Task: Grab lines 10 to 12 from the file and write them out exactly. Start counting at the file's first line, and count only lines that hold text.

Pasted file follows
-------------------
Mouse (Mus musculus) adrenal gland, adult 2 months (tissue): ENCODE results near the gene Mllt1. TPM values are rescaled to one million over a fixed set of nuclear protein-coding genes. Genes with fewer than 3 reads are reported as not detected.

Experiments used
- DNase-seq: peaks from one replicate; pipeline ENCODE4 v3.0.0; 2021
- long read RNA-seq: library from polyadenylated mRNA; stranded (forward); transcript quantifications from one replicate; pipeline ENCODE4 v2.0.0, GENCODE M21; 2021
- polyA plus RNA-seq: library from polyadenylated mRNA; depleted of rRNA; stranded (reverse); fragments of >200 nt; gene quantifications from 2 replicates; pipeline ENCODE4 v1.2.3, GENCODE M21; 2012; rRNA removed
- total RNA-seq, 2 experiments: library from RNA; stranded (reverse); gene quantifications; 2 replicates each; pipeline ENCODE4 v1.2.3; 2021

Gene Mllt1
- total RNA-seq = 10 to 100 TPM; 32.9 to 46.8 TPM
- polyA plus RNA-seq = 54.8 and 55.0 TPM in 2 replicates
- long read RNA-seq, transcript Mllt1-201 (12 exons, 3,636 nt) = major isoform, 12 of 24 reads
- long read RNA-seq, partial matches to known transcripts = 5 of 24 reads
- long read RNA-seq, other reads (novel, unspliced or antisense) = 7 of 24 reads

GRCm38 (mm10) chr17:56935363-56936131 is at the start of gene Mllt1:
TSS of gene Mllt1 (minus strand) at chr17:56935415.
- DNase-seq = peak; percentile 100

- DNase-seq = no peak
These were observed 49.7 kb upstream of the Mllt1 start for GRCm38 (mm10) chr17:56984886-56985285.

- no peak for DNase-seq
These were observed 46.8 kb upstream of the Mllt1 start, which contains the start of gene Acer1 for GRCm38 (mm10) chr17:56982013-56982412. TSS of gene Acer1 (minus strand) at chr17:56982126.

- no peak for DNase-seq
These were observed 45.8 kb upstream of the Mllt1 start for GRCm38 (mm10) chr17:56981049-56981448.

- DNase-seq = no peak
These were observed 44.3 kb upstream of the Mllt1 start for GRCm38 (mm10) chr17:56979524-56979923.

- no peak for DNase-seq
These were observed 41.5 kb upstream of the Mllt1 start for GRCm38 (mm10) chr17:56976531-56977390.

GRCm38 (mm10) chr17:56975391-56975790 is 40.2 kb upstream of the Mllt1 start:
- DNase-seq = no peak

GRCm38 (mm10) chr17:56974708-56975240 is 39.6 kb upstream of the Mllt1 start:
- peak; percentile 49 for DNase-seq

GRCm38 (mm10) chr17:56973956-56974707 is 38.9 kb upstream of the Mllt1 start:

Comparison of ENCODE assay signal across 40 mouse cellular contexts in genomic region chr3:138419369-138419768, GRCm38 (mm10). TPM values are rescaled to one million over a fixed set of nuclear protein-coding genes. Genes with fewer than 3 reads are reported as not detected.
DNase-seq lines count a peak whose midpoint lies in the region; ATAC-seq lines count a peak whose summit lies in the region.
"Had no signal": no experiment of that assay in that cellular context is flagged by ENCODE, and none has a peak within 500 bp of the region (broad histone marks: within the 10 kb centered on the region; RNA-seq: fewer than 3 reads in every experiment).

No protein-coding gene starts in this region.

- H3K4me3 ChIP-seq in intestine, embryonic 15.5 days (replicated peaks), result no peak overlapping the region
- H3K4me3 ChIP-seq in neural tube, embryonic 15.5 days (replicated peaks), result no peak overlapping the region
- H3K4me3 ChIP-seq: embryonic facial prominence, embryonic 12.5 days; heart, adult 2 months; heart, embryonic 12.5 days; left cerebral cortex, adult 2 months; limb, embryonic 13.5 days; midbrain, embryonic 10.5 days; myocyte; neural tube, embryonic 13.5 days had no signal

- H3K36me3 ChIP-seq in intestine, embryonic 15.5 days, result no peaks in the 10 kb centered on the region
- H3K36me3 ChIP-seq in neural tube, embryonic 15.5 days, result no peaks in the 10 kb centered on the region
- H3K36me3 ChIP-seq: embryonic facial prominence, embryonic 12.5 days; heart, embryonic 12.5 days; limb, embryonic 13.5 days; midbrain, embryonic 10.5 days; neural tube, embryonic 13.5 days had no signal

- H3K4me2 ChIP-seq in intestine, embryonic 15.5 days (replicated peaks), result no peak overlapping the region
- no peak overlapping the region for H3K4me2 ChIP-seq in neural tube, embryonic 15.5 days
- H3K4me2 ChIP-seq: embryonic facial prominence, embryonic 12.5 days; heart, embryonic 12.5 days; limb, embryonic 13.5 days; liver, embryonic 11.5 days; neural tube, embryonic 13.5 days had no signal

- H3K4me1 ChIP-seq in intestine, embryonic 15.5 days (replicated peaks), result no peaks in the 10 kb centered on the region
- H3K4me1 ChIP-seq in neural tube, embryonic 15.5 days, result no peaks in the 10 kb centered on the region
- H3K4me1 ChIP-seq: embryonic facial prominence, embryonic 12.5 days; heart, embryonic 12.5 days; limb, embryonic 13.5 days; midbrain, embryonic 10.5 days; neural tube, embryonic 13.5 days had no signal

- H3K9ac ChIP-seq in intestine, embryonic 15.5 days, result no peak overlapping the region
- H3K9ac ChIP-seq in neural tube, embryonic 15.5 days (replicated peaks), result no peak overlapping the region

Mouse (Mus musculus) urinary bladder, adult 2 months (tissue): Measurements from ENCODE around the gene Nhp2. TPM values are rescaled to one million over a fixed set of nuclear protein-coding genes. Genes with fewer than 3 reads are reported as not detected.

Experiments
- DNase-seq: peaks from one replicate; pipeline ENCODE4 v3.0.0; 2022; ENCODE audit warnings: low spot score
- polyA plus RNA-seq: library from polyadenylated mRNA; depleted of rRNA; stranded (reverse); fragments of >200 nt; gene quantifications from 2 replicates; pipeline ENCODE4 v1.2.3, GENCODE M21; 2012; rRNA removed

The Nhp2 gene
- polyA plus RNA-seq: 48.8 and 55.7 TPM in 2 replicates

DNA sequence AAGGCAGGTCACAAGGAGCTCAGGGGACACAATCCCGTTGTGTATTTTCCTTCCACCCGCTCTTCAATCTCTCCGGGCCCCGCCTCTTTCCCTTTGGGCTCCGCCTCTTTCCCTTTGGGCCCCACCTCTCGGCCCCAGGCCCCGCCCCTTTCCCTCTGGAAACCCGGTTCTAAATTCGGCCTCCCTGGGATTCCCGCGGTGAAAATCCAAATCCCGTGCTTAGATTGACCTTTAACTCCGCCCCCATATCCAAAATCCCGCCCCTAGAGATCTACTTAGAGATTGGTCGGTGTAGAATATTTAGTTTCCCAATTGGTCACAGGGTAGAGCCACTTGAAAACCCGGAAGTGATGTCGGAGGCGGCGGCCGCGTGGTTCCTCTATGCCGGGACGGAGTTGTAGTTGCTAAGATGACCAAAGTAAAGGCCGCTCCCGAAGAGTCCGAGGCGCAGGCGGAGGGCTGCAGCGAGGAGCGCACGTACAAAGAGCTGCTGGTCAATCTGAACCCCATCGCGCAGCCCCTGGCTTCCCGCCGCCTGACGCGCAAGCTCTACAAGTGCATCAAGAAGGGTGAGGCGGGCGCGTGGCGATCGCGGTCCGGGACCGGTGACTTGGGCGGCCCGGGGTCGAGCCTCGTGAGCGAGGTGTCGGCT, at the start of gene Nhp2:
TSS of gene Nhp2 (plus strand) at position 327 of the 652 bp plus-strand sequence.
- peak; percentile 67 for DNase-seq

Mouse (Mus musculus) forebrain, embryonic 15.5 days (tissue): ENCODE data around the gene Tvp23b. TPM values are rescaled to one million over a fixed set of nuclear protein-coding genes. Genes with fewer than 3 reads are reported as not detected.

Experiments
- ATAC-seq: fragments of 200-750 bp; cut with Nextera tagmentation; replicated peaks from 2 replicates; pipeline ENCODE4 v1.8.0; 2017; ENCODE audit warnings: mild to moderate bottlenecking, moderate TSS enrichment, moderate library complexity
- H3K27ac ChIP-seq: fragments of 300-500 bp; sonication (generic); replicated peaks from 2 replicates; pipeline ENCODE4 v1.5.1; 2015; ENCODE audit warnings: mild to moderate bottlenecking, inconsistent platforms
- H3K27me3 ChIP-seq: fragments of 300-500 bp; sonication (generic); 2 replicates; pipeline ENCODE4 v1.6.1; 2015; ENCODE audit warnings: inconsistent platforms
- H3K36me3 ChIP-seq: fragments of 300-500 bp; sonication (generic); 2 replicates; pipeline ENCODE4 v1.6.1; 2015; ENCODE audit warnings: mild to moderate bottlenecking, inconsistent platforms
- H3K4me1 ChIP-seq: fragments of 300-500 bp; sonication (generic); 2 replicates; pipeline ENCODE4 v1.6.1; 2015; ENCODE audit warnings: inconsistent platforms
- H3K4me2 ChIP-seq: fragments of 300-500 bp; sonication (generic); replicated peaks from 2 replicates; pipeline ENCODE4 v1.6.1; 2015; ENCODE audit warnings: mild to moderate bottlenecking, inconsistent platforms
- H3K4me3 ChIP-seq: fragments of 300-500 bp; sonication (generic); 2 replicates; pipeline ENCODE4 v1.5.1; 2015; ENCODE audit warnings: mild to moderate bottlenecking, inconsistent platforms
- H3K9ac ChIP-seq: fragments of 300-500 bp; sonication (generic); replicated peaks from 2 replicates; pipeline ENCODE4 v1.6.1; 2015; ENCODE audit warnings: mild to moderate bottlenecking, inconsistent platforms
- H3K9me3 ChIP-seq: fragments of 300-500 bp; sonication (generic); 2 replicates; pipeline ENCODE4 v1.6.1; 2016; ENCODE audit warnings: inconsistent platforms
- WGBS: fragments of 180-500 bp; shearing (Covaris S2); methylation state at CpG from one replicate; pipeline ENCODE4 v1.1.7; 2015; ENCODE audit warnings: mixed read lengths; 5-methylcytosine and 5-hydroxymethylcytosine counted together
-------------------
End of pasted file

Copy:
- long read RNA-seq, transcript Mllt1-201 (12 exons, 3,636 nt) = major isoform, 12 of 24 reads
- long read RNA-seq, partial matches to known transcripts = 5 of 24 reads
- long read RNA-seq, other reads (novel, unspliced or antisense) = 7 of 24 reads